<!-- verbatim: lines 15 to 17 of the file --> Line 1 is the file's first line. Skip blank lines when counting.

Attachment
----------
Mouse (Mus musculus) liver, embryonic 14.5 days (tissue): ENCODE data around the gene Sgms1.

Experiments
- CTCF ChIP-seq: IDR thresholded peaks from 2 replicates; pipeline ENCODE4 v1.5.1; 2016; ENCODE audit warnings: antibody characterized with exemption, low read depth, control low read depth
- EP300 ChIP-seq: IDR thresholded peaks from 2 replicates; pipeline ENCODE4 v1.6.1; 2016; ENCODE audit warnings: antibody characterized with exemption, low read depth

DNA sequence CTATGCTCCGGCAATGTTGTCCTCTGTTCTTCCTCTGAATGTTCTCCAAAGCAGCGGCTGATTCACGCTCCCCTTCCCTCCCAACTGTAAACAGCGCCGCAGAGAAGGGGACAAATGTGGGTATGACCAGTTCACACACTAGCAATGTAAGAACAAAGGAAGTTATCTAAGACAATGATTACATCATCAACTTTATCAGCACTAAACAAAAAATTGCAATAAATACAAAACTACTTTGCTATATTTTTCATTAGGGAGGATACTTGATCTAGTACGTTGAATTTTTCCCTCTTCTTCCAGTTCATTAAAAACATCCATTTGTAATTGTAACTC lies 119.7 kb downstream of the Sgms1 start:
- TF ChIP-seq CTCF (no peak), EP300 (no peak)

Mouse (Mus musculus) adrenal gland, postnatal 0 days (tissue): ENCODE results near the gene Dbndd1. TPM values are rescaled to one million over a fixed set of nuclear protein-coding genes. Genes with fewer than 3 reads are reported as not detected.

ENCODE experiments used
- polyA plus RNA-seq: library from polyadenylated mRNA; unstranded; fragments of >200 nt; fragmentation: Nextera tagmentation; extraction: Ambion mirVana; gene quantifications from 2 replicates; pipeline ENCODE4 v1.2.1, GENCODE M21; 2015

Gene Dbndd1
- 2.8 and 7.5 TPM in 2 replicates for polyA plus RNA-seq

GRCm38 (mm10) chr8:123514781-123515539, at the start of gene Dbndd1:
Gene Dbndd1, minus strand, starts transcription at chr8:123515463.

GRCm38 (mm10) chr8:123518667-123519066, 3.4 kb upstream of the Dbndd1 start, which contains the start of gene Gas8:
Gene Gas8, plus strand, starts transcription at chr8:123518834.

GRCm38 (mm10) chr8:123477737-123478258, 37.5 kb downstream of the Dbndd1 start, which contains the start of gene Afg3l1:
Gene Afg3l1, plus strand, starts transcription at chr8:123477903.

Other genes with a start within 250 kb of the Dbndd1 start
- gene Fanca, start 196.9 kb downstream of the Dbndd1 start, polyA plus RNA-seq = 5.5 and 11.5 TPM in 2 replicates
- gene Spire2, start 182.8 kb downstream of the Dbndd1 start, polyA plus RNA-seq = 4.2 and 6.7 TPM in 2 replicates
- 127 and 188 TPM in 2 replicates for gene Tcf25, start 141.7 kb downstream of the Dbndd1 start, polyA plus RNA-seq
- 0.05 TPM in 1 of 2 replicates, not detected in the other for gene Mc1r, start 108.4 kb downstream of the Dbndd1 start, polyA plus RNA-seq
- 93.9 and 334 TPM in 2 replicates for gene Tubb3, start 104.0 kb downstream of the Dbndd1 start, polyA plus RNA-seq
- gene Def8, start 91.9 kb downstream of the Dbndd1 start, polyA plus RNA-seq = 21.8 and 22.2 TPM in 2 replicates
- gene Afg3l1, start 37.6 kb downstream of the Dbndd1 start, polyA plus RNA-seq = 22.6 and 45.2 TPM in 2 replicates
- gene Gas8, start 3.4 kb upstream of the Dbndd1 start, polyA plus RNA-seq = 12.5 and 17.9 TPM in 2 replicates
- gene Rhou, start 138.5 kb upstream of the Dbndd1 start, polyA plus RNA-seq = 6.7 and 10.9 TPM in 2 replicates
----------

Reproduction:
Gene Gas8, plus strand, starts transcription at chr8:123518834.

GRCm38 (mm10) chr8:123477737-123478258, 37.5 kb downstream of the Dbndd1 start, which contains the start of gene Afg3l1:
Gene Afg3l1, plus strand, starts transcription at chr8:123477903.